Power sector debt soars to Rs2.54tr


IMF review signals delays in energy deals, debt reduction measures

ISLAMABAD: Despite an increase in electricity prices, Pakistan’s power sector circular debt reached Rs2.54 trillion by the end of September. However, this debt remains within the maximum ceiling agreed upon with the International Monetary Fund (IMF).

The Ministry of Finance, on Thursday, conducted a review of the $3 billion Stand-By Arrangement with the IMF, concluding that the country’s performance was largely satisfactory. Nevertheless, there was a delay in reopening and finalising energy deals with Chinese power plants.

Pakistan had also committed to the IMF to consolidate all government funds into a single account maintained with the central bank by the end of October, but there have been some delays in this process.

Sources indicate that an additional Rs227 billion were added to the power sector circular debt over the past three months, bringing the total debt stock to Rs2.537 trillion.

According to a senior official from the Ministry of Energy speaking to The Express Tribune, under the revised circular debt management plan, the ceiling for an increase in circular debt was set at Rs292 billion for the first quarter. The ministry has performed better than expected, and it anticipates that the overall circular debt level will decrease in the coming months.

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While the Ministry of Finance has released Rs70 billion in subsidies to partially offset the circular debt, this amount was disbursed in the first week of October. This is why the fiscal operations of the Ministry of Finance showed only Rs2.5 billion in spending on subsidies during the first quarter, as the ministry delayed payments by a week to avoid including them in first-quarter expenditure.

Meeting the conditions, the government has also increased power tariffs to Rs8 per unit with effect from July and has already notified the monthly fuel adjustment for July. It is also in the process of increasing prices for August, with these changes set to take effect from this month. Similarly, the quarterly tariff adjustment of Rs3.3 per unit will also be implemented this month for a period of six months, keeping prices high despite lower consumption during winter.

An IMF mission will review Pakistan’s performance for the July-September quarter starting from November 2. The successful completion of this review will pave the way for the approval of a $710 million loan tranche by the IMF executive board in December. The IMF has imposed a set of conditions in nearly every major area of the budget, with some of these conditions being time-bound and others to be implemented throughout the fiscal year.

Additionally, the government is working on withdrawing subsidies for agriculture tube wells used by large agricultural users. However, there have been delays in conducting a field survey in the provinces, and it is expected that the subsidy withdrawal plan will be submitted to the cabinet by the end of this year, to be implemented by June next year.

Regarding the renegotiation of power purchase agreements with Chinese power plants, the Chinese have refused to reopen these deals. The government is working on finalising a new strategy to address this issue, including potentially constituting a new committee to negotiate with the Chinese operators of these plants. Pakistan had assured the IMF that it would link the clearance of outstanding dues to the renegotiation of existing deals.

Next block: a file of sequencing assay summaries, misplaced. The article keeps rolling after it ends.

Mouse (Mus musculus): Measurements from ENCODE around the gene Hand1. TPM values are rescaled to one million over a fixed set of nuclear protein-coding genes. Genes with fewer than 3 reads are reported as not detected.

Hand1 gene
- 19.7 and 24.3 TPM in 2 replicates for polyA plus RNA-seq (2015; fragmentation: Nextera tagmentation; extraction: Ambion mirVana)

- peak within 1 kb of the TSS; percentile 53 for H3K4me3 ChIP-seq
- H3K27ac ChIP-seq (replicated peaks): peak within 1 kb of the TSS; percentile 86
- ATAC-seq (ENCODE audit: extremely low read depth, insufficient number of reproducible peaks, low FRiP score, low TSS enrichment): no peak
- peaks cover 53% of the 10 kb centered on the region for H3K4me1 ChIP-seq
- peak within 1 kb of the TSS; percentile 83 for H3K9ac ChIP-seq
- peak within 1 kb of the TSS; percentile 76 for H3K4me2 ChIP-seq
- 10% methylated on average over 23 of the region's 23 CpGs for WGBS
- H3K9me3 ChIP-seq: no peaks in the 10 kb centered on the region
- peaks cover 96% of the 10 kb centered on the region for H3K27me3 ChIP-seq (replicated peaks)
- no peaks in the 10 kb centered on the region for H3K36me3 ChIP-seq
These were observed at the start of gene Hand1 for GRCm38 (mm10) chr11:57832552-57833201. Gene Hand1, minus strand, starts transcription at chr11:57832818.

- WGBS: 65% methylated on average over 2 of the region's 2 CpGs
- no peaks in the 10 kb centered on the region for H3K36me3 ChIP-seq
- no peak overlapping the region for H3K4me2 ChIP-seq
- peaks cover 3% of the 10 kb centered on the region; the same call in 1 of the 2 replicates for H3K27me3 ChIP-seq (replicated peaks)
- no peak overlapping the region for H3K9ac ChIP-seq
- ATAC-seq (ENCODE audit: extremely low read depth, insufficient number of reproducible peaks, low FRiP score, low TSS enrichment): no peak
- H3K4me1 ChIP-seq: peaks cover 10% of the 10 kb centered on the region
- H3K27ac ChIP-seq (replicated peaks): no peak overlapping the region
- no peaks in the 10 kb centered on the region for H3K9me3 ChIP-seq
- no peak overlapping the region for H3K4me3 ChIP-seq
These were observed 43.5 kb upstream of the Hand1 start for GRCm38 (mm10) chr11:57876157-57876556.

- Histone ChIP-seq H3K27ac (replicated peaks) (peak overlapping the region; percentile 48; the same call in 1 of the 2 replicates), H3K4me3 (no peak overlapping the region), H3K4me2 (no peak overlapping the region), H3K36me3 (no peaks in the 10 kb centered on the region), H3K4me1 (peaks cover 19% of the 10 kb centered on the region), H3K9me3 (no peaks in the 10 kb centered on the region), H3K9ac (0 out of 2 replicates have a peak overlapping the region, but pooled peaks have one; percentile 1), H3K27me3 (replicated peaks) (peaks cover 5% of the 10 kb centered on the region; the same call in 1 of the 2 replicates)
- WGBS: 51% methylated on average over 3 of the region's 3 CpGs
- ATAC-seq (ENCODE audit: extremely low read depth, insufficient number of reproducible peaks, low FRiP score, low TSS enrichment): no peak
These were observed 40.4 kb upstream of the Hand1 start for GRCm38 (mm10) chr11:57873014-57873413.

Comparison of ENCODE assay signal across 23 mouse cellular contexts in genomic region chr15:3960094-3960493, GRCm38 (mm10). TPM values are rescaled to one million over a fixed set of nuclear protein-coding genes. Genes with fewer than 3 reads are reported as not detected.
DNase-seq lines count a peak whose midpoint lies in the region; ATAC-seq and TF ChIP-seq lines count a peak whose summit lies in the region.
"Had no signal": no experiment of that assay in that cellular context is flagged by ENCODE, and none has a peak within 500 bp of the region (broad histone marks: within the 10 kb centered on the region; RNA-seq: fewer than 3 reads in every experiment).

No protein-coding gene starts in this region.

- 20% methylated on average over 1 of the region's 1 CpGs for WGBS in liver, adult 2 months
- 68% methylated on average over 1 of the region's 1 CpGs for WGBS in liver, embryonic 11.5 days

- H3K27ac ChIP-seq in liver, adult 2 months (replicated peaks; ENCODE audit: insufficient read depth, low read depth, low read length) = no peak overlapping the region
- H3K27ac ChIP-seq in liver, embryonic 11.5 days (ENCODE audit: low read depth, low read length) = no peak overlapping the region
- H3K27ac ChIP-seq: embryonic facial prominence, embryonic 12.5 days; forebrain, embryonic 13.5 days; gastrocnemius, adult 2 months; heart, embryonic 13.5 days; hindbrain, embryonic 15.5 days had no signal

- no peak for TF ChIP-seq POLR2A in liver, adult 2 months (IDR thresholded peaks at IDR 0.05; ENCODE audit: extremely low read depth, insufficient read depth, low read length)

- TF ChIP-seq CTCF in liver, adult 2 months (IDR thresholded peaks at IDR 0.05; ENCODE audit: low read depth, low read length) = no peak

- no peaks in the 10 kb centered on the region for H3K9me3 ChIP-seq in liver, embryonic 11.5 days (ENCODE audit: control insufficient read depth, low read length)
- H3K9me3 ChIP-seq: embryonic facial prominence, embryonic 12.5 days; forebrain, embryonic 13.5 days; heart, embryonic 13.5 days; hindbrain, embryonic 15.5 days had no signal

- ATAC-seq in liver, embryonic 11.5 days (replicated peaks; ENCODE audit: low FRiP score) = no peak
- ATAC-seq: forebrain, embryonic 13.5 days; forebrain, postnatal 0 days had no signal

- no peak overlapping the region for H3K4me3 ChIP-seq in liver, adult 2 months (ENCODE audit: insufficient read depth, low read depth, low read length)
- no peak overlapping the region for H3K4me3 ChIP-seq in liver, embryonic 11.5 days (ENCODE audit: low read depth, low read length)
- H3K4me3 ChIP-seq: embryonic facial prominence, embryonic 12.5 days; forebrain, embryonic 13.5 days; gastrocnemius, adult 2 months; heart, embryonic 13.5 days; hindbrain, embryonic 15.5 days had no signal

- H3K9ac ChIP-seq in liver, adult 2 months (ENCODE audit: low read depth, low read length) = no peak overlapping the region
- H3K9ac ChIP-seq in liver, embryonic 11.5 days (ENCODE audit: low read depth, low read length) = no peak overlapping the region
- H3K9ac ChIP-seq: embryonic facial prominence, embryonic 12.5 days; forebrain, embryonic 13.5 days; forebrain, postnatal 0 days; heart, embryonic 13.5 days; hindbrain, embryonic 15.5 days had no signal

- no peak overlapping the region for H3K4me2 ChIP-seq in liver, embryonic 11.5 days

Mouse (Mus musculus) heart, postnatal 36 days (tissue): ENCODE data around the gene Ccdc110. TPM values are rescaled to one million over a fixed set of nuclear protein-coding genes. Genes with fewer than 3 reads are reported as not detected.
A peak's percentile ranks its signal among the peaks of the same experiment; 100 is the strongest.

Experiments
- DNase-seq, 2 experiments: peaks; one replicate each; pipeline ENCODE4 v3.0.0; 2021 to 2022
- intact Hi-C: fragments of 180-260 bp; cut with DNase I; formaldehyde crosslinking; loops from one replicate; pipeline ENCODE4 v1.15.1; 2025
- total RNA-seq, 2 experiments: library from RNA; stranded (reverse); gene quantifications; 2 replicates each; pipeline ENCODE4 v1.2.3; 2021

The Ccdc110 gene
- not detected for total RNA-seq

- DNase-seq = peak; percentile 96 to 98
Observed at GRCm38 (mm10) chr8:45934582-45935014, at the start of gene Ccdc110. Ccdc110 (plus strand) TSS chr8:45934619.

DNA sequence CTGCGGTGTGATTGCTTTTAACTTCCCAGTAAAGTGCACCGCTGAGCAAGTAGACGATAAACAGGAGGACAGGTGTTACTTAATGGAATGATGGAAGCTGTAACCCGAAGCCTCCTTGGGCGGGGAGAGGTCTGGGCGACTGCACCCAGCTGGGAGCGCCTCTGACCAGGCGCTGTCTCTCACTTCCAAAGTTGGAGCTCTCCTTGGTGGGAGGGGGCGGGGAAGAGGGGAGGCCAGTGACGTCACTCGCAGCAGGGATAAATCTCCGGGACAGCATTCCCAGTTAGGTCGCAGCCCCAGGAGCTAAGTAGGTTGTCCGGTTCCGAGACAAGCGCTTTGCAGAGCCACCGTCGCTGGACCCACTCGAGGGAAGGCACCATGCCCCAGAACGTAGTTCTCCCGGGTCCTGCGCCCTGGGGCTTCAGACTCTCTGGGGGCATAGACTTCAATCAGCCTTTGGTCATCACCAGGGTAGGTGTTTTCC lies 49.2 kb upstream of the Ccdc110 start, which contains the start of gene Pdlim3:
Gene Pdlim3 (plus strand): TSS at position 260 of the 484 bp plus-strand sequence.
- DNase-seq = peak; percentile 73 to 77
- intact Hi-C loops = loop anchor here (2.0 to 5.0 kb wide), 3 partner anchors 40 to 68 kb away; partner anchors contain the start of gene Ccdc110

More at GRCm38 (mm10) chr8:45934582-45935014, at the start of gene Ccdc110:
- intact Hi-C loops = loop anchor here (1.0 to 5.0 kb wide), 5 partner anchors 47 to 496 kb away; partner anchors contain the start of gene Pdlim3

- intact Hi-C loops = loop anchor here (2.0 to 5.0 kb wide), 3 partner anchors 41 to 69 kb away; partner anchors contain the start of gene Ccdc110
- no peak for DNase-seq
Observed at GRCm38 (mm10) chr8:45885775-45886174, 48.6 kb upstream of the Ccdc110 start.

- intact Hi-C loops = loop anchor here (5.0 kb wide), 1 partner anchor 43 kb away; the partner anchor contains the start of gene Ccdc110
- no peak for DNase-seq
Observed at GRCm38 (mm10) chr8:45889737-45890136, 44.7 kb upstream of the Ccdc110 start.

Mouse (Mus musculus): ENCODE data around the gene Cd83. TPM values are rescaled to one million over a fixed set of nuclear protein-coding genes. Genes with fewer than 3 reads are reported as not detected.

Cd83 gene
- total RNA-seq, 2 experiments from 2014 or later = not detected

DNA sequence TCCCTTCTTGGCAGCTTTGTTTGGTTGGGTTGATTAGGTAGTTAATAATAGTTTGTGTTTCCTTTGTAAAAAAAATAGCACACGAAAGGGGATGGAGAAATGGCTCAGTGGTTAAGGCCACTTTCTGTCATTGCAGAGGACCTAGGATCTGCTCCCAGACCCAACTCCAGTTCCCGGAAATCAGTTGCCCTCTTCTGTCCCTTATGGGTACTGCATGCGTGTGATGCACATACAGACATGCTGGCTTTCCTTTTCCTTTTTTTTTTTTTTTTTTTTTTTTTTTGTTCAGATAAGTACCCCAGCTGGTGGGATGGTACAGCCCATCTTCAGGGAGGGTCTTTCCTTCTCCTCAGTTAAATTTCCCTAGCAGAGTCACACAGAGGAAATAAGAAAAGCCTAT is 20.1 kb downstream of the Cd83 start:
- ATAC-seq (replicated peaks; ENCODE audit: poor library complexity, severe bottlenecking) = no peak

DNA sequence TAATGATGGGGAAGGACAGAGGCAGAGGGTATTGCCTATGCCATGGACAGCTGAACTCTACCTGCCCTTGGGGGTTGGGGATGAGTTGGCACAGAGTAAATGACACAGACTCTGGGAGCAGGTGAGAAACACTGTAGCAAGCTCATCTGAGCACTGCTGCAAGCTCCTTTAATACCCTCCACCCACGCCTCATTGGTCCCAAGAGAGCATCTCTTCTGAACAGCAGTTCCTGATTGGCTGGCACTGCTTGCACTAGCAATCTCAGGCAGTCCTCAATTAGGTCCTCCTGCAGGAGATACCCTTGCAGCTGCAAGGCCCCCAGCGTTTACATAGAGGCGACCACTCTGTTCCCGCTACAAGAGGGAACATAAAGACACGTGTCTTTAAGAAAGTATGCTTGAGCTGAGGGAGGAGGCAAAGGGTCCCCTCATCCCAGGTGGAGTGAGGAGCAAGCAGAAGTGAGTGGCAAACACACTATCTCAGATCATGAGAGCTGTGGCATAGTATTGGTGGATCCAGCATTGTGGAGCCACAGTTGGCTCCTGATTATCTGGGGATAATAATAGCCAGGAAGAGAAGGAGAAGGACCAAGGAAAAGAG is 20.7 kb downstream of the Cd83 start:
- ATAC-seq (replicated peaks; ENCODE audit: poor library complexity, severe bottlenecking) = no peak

The Ministry of Finance has also met the condition of restricting sovereign guarantees to Rs4 trillion, with guarantees reduced to Rs3.85 trillion following the retirement of a loan by the Pakistan Atomic Energy Commission.

The Finance Ministry is confident that it is on track to meet the condition of implementing the second phase of the treasury single account by the end of this month, although some entities still remain outside its purview.

During the first quarter of this fiscal year, the Ministry of Finance demonstrated strong performance. Unlike the previous fiscal year, no new supplementary grants were issued during the first quarter, meeting another important IMF condition.

The government has also revoked the permission to directly borrow from commercial banks without floating treasury bills. This issue was previously highlighted by The Express Tribune.

The Ministry also met the condition of restricting the increase in the government’s wage bill to below the inflation rate. Similarly, the government has met the condition of restricting the budget deficit and increasing the petroleum levy to a maximum of Rs60 per litre on petrol.

The four provincial governments have also met the conditions for ensuring Rs465 billion in spending on health and education during the first quarter. The actual spending exceeded this requirement, totalling Rs482 billion.

The IMF has also placed a condition that the Federal Board of Revenue (FBR) will share the details of asset declarations of civil servants with commercial banks for customer due diligence. So far, various commercial banks have raised observations in 15 cases, sources told The Express Tribune.

The FBR has met the condition to collect Rs1.98 trillion in taxes during the first quarter of this fiscal year. It has also achieved the target of adding only Rs32 billion to sales tax refunds during the first quarter, staying within the target of restricting refunds to Rs247 billion, as reported by FBR officials.

The FBR has not issued any new tax amnesty schemes or new tax exemptions during the first quarter, meeting two important structural benchmarks set by the IMF.

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